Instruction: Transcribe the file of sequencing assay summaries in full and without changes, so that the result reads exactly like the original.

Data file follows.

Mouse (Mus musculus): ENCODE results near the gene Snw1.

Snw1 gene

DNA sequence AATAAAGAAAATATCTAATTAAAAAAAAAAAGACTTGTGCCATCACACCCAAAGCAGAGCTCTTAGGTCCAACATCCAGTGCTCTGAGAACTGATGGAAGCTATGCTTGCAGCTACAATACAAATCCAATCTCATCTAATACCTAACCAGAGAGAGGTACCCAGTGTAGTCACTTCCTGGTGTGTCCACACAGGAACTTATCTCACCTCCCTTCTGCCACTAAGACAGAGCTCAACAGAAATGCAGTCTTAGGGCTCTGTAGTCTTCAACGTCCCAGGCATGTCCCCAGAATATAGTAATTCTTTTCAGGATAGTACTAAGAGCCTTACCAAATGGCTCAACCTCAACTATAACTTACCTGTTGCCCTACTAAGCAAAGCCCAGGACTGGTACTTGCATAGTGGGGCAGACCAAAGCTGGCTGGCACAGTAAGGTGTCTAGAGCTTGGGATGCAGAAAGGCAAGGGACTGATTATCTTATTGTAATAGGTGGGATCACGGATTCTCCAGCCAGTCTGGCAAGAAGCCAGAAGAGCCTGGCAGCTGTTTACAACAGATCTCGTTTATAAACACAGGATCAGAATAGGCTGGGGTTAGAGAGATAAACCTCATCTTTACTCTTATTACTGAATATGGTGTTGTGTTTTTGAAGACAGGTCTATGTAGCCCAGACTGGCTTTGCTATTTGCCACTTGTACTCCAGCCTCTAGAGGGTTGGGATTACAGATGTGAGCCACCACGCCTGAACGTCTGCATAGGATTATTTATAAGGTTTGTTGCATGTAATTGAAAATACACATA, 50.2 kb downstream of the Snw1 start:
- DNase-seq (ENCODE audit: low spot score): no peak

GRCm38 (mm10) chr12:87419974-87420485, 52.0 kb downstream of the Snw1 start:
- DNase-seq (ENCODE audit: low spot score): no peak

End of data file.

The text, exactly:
Mouse (Mus musculus): ENCODE results near the gene Snw1.

Snw1 gene

DNA sequence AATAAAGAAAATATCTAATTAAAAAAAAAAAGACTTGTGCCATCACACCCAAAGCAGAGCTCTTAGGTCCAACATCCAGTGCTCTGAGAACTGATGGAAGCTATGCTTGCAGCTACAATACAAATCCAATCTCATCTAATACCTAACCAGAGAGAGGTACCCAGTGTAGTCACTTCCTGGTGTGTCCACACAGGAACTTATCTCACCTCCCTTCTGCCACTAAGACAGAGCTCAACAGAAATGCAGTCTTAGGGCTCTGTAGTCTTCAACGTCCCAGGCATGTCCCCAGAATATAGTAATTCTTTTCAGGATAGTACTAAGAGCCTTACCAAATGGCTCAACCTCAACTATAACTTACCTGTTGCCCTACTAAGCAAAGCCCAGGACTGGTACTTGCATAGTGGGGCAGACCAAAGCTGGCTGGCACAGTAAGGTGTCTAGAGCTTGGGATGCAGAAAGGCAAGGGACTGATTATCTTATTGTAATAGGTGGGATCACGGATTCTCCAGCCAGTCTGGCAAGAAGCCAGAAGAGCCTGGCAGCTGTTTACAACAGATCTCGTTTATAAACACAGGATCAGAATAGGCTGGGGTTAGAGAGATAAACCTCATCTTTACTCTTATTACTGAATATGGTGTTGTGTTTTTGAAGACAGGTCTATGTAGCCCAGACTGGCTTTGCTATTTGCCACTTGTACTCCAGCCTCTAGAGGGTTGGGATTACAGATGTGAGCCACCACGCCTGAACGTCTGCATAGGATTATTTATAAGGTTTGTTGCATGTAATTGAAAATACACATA, 50.2 kb downstream of the Snw1 start:
- DNase-seq (ENCODE audit: low spot score): no peak

GRCm38 (mm10) chr12:87419974-87420485, 52.0 kb downstream of the Snw1 start:
- DNase-seq (ENCODE audit: low spot score): no peak